August marked the largest drop in consumer credit in almost a year according to a statement released by the Federal Reserve on Sunday.
The $9.5 billion decrease follows an $11.9 billion increase the previous month. The Feds also announced that non-revolving credit such as student loans and the financing of automobiles fell by the largest percentage in three years. Non-revolving loans were down by $7.23 billion in August.
The drop in consumer credit means Americans are either paying down old debt or simply lack the confidence based on the current economy to buy non-essential goods.
Chris Rupkey, chief financial economist at Bank of Tokyo-Mitsubishi UFJ Ltd. in New York told Business Week:
“Consumers were cautious over taking on additional debt at the end of the summer after the volatility in the stock markets and the uncertainty caused by the failure of Congress to work together to bring down these trillion-dollar deficits.”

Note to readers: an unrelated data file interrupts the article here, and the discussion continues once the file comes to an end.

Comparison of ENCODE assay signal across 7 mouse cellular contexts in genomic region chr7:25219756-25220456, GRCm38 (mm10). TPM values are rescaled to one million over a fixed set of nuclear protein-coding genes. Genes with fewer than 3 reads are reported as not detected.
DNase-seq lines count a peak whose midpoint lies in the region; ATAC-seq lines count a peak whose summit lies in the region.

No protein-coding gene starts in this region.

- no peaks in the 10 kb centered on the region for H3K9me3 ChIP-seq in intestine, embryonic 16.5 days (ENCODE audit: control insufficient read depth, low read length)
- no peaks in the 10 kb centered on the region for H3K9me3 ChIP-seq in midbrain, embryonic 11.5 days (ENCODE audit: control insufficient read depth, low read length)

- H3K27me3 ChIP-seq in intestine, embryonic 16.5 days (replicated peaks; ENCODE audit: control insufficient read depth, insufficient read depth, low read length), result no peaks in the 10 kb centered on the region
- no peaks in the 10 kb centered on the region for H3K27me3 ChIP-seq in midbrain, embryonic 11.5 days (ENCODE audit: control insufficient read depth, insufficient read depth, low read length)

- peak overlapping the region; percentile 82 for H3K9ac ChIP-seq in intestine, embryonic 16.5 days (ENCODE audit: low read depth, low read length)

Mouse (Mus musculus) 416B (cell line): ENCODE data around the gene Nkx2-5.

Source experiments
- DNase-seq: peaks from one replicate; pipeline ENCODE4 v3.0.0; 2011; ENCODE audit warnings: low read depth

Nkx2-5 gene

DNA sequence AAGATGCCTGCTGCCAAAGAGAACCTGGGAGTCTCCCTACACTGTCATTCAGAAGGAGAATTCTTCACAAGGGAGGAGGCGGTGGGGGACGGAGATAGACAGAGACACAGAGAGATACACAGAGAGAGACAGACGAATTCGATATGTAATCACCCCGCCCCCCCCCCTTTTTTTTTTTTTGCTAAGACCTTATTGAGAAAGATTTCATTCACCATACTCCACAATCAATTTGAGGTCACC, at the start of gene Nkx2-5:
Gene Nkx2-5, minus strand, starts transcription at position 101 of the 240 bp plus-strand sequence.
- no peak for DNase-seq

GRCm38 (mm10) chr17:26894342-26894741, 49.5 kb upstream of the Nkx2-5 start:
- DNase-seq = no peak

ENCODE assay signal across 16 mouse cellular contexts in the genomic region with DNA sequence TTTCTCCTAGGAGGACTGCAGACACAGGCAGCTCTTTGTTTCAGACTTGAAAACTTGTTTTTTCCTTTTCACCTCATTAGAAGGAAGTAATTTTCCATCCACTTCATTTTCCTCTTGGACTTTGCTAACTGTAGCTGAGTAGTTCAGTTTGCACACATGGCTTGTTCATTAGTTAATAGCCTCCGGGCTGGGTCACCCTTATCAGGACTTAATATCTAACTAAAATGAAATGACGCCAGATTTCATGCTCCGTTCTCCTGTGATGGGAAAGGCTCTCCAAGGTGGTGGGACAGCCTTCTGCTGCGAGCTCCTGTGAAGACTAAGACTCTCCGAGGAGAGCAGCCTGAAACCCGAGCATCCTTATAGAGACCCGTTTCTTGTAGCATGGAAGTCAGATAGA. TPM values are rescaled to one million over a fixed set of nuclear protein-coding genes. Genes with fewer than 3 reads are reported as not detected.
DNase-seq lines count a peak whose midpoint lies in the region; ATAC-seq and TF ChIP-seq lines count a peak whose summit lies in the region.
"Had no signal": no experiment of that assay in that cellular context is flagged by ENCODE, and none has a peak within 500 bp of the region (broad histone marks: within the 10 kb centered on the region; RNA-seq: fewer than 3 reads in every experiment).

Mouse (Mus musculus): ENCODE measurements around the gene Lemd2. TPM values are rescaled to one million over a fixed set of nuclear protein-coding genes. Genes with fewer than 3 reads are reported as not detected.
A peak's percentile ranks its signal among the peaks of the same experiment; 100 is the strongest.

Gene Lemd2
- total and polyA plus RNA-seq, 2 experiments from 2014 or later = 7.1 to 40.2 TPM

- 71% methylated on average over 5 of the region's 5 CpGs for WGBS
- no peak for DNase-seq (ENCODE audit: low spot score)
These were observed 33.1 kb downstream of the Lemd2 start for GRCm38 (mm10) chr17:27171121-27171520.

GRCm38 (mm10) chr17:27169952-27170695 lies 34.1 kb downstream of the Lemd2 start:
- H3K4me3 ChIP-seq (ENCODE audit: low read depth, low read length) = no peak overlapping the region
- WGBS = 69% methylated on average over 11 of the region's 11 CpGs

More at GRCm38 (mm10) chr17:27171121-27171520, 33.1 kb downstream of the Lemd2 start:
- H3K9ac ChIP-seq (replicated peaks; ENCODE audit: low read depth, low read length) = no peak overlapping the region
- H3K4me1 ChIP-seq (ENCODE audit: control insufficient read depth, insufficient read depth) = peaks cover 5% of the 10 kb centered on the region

Not all economic news was bad, more jobs were added in September than expected with payrolls adding an additional 103,000 workers, an announcement made after a revised 57,000 gain over the prior month.
With credit downgrades in Italy and Spain stocks in the U.S. also rose with the Standard & Poor’s 500 Index climbing 0.3 percent to 1,167.87.
According to Discover Financial Services CEO David Nelms:
“Continuing improvement in credit, as our delinquency rate in card reached a 25-year low at 2.43 percent. And for the first time since 2007, our card net charge-off rate dropped below 4 percent.”
It’s a mixed bag of economic strengths and weaknesses but at least Americans appear to be getting their spending under control.
Do you consider the information listed on this page to be a good or bad sign for the U.S. economy?